VIDEO: Watch Dundee Dam Buster diver discover “Highball” bomb

August 3 2017, 7.20amUpdated: August 3 2017, 9.49am

A Dundee diver has helped raise a pair of historic bouncing bombs from the floor of a Scottish loch.

Lindsay Brown, who is part of Dundee Sub-Aqua Club, recently assisted with the recovery of two “Dam Buster” devices.

The Highball bombs, made famous by the wartime ‘Dam Busters’ raid, were recovered from the bottom of Loch Striven, in Argyll.

© Lindsay Brown
One of the Highball bombs.

The devices had lain at the bottom of the loch for 75 years after they were planted by the Royal Navy for use against enemy ships during the Second World War.

However, they have now been recovered in ‘perfect condition’ by Lindsay and a group of divers from throughout the UK.

© Henry Paisley
The famous bombs have been removed.

Lindsay said: “It was thrilling to be back. On the first dive we found the anchor from the ship that would have been the test target the Highballs would have been aimed at, and for me that was the highlight.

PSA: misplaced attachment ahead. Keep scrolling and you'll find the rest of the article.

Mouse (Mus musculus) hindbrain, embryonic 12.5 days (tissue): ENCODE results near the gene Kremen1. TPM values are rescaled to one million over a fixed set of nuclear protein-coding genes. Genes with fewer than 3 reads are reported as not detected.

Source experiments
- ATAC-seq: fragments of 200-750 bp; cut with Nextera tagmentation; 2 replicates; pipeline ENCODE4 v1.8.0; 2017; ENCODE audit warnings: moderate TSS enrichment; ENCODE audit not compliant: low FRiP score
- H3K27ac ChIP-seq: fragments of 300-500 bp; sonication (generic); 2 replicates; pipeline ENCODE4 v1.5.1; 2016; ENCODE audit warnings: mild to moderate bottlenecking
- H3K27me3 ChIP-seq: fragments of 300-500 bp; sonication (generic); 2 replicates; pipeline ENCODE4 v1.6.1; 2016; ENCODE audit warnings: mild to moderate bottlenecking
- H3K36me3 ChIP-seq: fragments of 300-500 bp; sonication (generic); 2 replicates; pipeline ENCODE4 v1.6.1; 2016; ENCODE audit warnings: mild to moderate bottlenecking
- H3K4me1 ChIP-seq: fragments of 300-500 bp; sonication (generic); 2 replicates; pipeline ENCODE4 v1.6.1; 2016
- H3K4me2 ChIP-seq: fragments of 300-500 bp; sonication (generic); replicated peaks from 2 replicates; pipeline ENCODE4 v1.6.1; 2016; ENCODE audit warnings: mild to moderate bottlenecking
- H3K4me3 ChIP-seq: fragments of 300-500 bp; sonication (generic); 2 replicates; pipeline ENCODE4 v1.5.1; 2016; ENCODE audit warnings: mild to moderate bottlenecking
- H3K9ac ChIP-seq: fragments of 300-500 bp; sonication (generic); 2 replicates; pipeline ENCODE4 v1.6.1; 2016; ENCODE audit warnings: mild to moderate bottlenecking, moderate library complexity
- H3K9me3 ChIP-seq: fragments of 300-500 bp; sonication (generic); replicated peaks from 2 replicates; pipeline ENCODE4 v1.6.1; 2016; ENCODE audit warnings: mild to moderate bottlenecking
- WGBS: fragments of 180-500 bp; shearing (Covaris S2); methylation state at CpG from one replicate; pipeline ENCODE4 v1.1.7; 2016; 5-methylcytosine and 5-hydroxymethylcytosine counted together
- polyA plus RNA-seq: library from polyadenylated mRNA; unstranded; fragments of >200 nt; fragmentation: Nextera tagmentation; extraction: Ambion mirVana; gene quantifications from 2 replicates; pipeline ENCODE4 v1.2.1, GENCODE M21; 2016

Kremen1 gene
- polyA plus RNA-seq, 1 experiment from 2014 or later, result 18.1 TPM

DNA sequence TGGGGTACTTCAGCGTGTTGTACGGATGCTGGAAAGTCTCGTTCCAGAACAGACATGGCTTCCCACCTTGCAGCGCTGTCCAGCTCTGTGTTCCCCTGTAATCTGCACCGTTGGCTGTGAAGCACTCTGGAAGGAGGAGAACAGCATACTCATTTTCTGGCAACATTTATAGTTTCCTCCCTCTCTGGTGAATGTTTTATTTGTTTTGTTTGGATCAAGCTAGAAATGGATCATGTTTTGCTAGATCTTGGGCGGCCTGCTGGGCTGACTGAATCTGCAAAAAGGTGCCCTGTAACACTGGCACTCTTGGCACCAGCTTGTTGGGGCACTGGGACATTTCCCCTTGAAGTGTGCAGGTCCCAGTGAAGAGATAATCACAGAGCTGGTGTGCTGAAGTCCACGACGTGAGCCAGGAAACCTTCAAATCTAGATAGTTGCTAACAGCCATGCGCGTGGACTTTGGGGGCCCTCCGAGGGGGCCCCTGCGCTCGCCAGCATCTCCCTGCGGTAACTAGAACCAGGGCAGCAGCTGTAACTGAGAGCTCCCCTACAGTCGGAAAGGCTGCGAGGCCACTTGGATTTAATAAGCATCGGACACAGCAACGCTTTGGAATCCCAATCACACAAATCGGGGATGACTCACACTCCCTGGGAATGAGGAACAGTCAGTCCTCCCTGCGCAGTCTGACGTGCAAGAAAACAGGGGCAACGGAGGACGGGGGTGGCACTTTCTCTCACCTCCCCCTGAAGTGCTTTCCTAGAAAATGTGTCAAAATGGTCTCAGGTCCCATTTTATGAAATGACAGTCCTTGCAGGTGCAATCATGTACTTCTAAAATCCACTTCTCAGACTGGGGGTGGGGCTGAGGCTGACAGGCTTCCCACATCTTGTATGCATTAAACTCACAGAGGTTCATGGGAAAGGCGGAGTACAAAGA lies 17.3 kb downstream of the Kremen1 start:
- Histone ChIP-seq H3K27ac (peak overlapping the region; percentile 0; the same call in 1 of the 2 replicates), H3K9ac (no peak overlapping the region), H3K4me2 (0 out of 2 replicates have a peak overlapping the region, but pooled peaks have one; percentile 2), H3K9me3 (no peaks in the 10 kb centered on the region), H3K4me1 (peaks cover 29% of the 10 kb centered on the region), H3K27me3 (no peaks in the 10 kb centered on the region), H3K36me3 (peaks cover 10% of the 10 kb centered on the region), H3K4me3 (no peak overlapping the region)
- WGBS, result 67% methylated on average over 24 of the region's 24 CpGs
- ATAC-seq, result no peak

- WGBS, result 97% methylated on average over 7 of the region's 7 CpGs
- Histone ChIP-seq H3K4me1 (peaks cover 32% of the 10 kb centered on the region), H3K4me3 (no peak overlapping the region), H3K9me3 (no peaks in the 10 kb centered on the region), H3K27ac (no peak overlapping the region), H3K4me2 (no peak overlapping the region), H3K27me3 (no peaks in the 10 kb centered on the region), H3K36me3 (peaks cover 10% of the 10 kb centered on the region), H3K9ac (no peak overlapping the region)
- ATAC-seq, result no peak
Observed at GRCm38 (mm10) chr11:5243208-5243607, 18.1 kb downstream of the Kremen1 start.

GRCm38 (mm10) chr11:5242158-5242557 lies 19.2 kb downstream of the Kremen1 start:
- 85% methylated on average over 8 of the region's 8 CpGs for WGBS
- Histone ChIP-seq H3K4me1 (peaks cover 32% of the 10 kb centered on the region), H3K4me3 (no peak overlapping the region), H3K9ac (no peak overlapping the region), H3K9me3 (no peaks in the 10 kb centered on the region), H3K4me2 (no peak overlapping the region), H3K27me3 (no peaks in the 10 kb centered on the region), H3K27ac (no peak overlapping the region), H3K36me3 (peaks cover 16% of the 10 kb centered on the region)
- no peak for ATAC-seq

“The anchor chain is about 60 metres long and we could see a lot of the Highballs strewn along it.

© Henry Paisey
Lindsay with project leader Mark Paisey, of East Cheshire SAC.

“I love old technology and it was absolutely stunning to see one brought to the surface. I feel that other people should be able to see them, not just divers so it’s amazing to know that will happen because of this project.”

Each diver played a vital role in the mission which involved a series of exploratory dives at depths of up to 50 metres, to identify which Highballs were suitable for recovery, and secure them for lifting.

Following the initial dive by Lindsay and her colleagues, Royal Navy divers attached specialist lifting equipment to the heavy metal Highballs, which were then winched out of the water.

The bombs will be donated to two museums so they can be put on display in time for the 75th anniversary of the Dam Busters raid, in 2018.

More than 200 of the bombs, code-named Highball by the military, were tested at Loch Striven. They were intended to be used on enemy ships but never became operational and until now lay scattered on the floor of the loch.

The project to remove the devices received the backing of Mary Stopes-Roe, the daughter of late British engineer, Sir Barnes Wallis, who invented Britain’s bouncing bombs including the Highballs.

Following the removal, Mary, of Moseley in Birmingham, said: “It’s a fantastic project and it would be a fitting tribute to my father to have the Highballs in a museum.”

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